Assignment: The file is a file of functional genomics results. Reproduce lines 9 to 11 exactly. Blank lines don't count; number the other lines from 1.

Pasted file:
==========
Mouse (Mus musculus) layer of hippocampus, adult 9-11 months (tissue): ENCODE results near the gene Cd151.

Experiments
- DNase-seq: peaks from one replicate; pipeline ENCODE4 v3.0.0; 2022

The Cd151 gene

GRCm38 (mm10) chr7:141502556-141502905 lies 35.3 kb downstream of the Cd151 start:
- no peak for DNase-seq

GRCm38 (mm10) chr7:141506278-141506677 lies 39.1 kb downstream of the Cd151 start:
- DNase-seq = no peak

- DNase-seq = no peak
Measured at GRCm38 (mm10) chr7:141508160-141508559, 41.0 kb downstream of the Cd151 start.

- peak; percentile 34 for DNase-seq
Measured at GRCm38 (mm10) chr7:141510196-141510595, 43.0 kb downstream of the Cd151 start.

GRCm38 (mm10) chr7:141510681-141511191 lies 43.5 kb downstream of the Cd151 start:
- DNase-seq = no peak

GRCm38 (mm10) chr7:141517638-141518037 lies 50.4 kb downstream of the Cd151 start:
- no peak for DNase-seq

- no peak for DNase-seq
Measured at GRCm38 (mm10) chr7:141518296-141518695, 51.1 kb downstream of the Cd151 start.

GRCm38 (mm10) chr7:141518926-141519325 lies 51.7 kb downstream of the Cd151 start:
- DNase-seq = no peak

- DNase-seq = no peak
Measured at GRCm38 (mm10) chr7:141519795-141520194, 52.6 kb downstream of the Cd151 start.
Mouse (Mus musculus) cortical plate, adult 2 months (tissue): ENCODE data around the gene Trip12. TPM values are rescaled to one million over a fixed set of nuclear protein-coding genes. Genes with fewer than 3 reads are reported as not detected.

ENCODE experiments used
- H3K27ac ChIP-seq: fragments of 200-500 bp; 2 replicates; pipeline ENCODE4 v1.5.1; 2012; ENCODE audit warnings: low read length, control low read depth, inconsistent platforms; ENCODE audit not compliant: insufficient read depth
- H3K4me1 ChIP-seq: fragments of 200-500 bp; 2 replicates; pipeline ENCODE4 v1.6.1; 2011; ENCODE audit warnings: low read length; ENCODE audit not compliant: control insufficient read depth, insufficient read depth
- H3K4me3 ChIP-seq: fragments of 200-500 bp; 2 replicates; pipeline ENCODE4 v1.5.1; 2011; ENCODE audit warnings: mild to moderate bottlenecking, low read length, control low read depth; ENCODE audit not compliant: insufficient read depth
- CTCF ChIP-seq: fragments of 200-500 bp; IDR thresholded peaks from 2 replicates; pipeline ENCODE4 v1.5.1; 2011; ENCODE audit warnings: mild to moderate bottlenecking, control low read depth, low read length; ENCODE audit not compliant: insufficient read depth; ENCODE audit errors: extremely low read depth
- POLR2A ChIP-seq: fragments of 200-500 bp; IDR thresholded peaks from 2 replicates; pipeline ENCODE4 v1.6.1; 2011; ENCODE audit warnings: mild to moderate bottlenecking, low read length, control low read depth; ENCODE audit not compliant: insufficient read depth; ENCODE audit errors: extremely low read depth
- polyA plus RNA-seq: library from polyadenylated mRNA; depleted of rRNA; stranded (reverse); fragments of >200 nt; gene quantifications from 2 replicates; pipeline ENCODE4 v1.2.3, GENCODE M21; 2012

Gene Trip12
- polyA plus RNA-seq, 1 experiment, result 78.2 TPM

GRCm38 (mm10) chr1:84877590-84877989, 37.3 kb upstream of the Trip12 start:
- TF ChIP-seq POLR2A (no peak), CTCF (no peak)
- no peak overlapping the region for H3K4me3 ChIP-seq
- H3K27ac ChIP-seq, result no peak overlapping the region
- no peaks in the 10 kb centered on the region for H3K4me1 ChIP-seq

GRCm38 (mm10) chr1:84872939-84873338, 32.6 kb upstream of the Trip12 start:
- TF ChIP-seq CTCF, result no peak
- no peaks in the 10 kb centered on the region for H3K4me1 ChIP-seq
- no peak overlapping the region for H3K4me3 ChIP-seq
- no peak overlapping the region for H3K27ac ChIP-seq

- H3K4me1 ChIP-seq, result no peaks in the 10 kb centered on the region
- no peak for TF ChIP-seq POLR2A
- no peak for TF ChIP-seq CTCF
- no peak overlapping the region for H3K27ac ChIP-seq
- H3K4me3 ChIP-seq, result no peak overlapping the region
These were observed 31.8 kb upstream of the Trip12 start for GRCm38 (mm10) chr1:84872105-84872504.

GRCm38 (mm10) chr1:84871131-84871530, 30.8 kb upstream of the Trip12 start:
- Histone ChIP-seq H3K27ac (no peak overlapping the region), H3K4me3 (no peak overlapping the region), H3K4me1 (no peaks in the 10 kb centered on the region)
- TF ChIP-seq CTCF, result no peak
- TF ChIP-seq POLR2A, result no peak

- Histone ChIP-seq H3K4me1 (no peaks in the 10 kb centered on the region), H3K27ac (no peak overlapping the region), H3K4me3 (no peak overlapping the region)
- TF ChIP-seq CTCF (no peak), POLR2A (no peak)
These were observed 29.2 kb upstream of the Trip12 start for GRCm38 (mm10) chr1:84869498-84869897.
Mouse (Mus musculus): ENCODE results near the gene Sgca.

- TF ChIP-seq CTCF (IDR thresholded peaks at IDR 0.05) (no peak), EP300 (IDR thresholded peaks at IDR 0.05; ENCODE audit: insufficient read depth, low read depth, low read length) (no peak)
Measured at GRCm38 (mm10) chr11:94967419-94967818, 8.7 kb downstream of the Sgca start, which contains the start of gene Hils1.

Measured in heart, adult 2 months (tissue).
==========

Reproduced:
- DNase-seq = no peak
Measured at GRCm38 (mm10) chr7:141508160-141508559, 41.0 kb downstream of the Cd151 start.

- peak; percentile 34 for DNase-seq